Based upon these findings, the trial court ruled that the City was entitled to discretionary function immunity and granted the City's motion for summary judgment on all counts. After the trial court denied its motion for reconsideration, Tarbell filed the instant appeal. On appeal, Tarbell argues that the trial court erred in ruling that the City was entitled to discretionary function immunity as to all counts in the complaint.

In reviewing a trial court's grant of summary judgment, we consider the affidavits and other evidence, and all inferences properly drawn from them, in the light most favorable to the non-moving party. Carter v. Concord Gen. Mut. Ins. Co., 155 N.H. 515, 517, 924 A.2d 411 (2007). If our review of the evidence does not reveal any genuine issue of material fact, and if the moving party is entitled to judgment as a matter of law, we will affirm the trial court's decision. Id. We review the trial court's application of the law to the facts de novo. Id.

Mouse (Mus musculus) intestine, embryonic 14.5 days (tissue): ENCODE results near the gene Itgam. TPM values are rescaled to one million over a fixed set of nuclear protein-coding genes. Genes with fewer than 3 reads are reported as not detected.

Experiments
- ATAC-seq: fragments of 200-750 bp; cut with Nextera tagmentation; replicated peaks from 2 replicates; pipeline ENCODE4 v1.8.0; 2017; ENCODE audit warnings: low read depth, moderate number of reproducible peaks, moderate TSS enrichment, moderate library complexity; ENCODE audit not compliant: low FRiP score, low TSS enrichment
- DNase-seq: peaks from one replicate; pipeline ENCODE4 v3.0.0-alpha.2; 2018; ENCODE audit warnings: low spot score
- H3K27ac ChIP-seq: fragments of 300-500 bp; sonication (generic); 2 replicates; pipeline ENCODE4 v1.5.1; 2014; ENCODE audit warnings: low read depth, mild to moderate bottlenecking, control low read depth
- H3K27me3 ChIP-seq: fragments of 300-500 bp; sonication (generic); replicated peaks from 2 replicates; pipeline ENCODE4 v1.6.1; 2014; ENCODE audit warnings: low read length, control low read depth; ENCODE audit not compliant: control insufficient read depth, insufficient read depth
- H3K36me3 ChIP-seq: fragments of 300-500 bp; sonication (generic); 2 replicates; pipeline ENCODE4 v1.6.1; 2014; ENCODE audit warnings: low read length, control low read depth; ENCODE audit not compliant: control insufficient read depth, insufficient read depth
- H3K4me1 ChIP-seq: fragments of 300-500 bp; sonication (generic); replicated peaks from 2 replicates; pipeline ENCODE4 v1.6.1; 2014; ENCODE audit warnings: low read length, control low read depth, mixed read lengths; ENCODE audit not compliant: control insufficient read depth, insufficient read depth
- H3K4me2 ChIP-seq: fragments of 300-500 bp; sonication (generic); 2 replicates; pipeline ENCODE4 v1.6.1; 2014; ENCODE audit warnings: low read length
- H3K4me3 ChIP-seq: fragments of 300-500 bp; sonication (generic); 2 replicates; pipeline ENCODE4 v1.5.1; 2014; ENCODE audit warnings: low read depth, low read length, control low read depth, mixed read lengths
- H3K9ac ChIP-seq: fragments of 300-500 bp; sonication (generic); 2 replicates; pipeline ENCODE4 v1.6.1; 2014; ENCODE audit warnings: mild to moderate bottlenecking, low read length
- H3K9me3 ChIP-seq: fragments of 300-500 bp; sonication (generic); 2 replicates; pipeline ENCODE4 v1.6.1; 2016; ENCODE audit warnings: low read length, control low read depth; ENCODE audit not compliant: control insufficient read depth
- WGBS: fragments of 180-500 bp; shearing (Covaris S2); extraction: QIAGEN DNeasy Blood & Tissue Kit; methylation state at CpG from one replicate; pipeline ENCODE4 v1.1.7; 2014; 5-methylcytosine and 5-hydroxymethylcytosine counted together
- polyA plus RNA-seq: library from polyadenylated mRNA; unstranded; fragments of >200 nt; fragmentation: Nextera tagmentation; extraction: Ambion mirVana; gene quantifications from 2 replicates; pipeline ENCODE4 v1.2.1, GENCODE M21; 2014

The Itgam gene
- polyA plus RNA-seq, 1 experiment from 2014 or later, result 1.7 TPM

Tarbell argues first that the trial court erred in applying discretionary function immunity to count III, which alleges that the City negligently invaded its property by "not properly releas[ing] the waters of Penacook Lake." Tarbell asserts that the court was required to analyze its claim under Cannata v. Town of Deerfield, 132 N.H. 235, 566 A.2d 162 (1989), which, Tarbell further contends, held that a municipality is always liable if it, "by the use of the land which it holds only for public governmental purposes, ... negligently invades an adjoining owner's property rights." Cannata, 132 N.H. at 241, 566 A.2d 162.